See following Press Release for details:--News & MoreAll newsPress Rel. BEDIN Shop Systems / Microsoft February 28, 2011 BEDIN Shop Systems’ Point-of-Sale and In-Store Software-as-a-Service on theWindows Azure Platform Gains European Retail Market Momentum aKite® delivers advanced “Connected Retail” solutions on Microsoft’s platform up in the cloudEUROSHOP/DUSSELDORF – 01 March 2011 – BEDIN Shop Systems today announced that the Windows Azure-based aKite® Vers.2.0 software services suite has gained significant customer acceptance as European retailers have increasingly realized the benefits of cloud computing. New customers include mobile phone distribution chains in Italy, as well as Italian retailers Bricocenter, Bruel and luxury brand Jennifer Tattanelli. aKite momentum has been building since the vers. 2 introduction on 11 July 2010 at Microsoft’s Worldwide Partner Conference 2010 in Washington, D.C.BEDIN Shop Systems smart clients are light Internet-centric desktop applications deployed from a Web page and automatically updated from Retail Web Services®, the intelligent ”hub in the cloud” designed as a Service-Oriented Architecture (SOA) for straightforward cooperation inside and outside a retail store chain. POS.net® is the front-store smart client that allows connected and disconnected operations, while back-store SHOP.net® Vers. 2.0 includes stock and suppliers management when this activity is not performed by headquarters but instead by store managers, as in the case of franchises. “Rapid customer acceptance of BEDIN aKite solutions for retailers provides an excellent example of Microsoft cloud momentum in the retail industry. Through alliances with retail solutions vendors such as BEDIN, we are creating a new and transformative paradigm for IT and business through our Windows Azure platform – enabling retailers to quickly evolve to become ‘connected retailers’ by providing capabilities that enhance the connection between retailers and their customers, provide the critical connection needed between retailers and their suppliers, while greatly improving internal collaboration from the desktop to the datacenter, and into the cloud,” said Simon Witts, corporate vice president, Enterprise & Partner Group (EPG), Microsoft Corp.Another important new feature of BEDIN’s cloud-based retail stores services suite is aDI , aKite® Document Interchange, a software service based on the Windows Azure platform AppFabric Service Bus that greatly simplifies integration with legacy ERPs and other on-premises systems such as aKite® DWH, a Microsoft SQL Server for custom business intelligency (BI) updated in near-real-time from all stores. One of the unique features of the AppFabric Service Bus is lack of any system activity or firewall parameterization, without any compromise on security, ensuring simple and fast deployment.“The Windows Azure platform allows us to deliver a very high SLA and at the same time concentrate our efforts on what we have done best from more than 20 years: design software tools that help retailers to manage and optimize their business. Microsoft brings together the breadth of consumer and enterprise cloud capabilities in conjunction with a familiar technology and productivity platform to provide our retail industry customers with the IT flexibility and choice they need to run their businesses and compete in today’s global economy,” said DavideBedin, BEDIN Shop Systems CTO. BEDIN Customers Embrace Cloud ComputingAs distinguished from Infrastructure-as-a-Service (IaaS), an advanced Platform-as-a-Service (PaaS) such as the Windows Azure platform performs automatically a wide range of complex system tasks including instant scalability, load balancing, fault tolerance, disaster recovery and software upgrades without any service interruption. A number of European retailers are now realizing the benefits of the advanced cloud-based approach to operations management provided by aKiteVers. 2.0. on Windows Azure.Mobile phone retail distribution in Italy is mainly based on small regional chains franchised to the leading national and international operators. These smaller chains nevertheless face the same challenges as the larger chains: the need to keep headquarters constantly connected with stores and to maintain very tight control on operations, down to the level of the serial number of each mobile phone.aKite multitenant architecture takes full advantage from a modern PaaS such as Windows Azure and offers to small chains the high service level agreements (SLAs) and features expected only in much bigger organizations. Several local chains have already switched to aKite, getting higher performance at a lower cost compared to traditional departmental software.Bricocenter, part of the Adeo Group, is the largest DIY Chain in Italy. Giorgio Breno, the CIO, has been the first adopter of aKite Retail Web Services. The majority of franchisees manage only one – or, at most, a few – stores and their challenge is to reduce stock levels without compromising customer service. BEDIN Shop Systems recently moved to the cloud a warehouse optimization software that maximize the benefits of mutual goods exchanges among franchisees. The Windows Azure AppFabric Service Bus also has been invaluable in connecting legacy systems to the cloud where complex calculations and comparisons can be made to determine the best results.Bruel, an Italian shoe producer, was faced with the challenge of controlling its product sell-out from several multi-brand independent stores. The solution was an information system with near zero deployment cost and easy to use, but flexible enough to be used also for the entire store management and not only for their corners. aKite and Windows Azure delivered these essential features. As a result, highly secure sales data reaches headquarters in near-real-time through high-speed Internet access on consumer-level ADSL lines.Casini Firenze is a luxury retailer in the center of Florence run by the owner and creative director Jennifer Tattanelli. In addition to this flagship store, there are show rooms in USA and others are planned in Europe, Middle East and Asia. Its challenge was to implement an international stores system with all the features required to serve high-end customers cost-effectively based on an on-demand and per seat fee. aKite fit the bill and is integrated with Casini Firenze’s existing customer relationship management (CRM) through aDI (aKite Document Interchange) based on the Windows Azure AppFabric Service Bus. Based on the cloud and enabling centralized data, aKite allows Casini Firenze management to be in control from anywhere in the world.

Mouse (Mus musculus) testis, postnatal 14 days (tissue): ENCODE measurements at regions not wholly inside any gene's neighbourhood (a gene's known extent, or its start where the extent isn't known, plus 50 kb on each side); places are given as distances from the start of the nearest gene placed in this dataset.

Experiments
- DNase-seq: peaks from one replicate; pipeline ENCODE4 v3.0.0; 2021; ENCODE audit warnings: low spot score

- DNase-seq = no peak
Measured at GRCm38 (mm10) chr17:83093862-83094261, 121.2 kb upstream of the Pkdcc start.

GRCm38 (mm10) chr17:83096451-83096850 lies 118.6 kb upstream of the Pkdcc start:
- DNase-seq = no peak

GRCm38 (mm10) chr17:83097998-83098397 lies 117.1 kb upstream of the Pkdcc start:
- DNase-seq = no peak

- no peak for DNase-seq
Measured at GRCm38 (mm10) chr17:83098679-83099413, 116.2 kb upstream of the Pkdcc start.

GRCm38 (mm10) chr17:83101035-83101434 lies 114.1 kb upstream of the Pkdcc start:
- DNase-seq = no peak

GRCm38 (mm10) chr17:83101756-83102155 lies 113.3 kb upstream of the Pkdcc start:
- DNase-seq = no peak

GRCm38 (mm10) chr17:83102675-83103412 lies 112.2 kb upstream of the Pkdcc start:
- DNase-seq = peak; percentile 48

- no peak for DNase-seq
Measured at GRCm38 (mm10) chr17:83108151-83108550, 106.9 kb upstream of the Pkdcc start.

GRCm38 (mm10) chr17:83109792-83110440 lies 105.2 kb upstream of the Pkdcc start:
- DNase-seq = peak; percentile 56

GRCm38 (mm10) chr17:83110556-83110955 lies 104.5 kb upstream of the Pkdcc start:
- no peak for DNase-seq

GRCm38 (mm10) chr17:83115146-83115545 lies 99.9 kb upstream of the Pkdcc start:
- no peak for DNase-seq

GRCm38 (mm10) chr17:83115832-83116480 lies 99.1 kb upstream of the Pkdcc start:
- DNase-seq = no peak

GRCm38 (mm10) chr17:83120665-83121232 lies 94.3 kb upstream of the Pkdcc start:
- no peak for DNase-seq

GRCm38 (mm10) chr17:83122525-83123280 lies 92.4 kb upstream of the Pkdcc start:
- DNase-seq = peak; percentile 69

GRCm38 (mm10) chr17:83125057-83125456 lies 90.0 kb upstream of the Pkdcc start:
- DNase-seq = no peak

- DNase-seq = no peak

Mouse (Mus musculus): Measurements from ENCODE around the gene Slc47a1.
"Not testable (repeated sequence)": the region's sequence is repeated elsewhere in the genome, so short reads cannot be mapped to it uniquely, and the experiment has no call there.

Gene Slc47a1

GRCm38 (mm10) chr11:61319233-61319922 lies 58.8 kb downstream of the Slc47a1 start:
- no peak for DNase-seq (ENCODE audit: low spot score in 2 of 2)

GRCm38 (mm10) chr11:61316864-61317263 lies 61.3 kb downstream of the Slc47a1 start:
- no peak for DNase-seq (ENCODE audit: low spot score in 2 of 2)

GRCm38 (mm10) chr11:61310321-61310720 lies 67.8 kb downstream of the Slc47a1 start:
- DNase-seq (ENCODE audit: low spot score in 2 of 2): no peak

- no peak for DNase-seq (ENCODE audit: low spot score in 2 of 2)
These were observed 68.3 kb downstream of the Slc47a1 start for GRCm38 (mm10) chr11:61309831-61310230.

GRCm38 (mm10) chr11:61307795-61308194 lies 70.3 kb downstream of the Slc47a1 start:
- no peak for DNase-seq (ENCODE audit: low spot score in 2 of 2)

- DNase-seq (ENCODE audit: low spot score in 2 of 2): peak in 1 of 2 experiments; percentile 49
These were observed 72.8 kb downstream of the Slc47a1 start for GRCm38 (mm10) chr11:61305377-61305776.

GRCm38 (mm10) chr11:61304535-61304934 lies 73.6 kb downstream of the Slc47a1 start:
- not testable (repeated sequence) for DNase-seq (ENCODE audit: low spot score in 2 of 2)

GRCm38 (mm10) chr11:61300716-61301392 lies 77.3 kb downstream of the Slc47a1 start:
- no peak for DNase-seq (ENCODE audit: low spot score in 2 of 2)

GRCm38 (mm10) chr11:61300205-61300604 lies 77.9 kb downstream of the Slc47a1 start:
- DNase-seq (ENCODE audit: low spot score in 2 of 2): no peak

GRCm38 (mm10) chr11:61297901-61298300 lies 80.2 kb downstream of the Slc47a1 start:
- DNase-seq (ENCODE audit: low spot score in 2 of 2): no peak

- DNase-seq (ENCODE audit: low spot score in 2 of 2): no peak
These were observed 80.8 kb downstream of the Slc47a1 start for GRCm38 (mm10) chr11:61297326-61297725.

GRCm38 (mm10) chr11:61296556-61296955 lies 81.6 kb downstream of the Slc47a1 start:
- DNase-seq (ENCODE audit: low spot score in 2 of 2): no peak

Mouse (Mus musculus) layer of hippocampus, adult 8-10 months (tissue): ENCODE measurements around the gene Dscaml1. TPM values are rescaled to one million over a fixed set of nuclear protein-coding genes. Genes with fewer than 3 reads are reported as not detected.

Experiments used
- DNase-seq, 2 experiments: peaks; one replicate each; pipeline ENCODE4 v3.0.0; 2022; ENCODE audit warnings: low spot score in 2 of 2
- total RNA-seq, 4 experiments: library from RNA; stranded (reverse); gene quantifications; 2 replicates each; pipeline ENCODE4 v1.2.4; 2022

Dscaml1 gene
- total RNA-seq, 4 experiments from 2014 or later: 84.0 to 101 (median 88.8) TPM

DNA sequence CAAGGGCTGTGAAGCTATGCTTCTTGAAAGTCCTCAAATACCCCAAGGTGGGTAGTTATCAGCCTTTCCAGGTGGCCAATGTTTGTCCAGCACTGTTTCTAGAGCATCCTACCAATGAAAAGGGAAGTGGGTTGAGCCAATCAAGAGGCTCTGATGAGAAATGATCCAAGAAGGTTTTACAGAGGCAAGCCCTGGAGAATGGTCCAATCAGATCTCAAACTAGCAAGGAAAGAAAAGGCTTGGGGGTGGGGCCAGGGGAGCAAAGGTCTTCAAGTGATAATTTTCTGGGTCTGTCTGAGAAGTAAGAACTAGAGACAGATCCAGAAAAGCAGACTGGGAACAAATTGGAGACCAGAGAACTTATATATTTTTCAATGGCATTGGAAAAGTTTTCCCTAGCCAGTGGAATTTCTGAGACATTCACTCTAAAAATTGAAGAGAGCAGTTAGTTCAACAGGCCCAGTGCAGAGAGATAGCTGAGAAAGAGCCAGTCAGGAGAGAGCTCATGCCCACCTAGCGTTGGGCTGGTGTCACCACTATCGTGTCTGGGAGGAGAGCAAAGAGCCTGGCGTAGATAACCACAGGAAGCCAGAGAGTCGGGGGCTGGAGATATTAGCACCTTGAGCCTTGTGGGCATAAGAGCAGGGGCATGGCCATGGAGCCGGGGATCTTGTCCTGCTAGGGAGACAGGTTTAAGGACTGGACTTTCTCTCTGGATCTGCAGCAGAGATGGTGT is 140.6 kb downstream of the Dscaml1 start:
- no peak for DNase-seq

Transcript of "Windows Azure Service Bus Overview"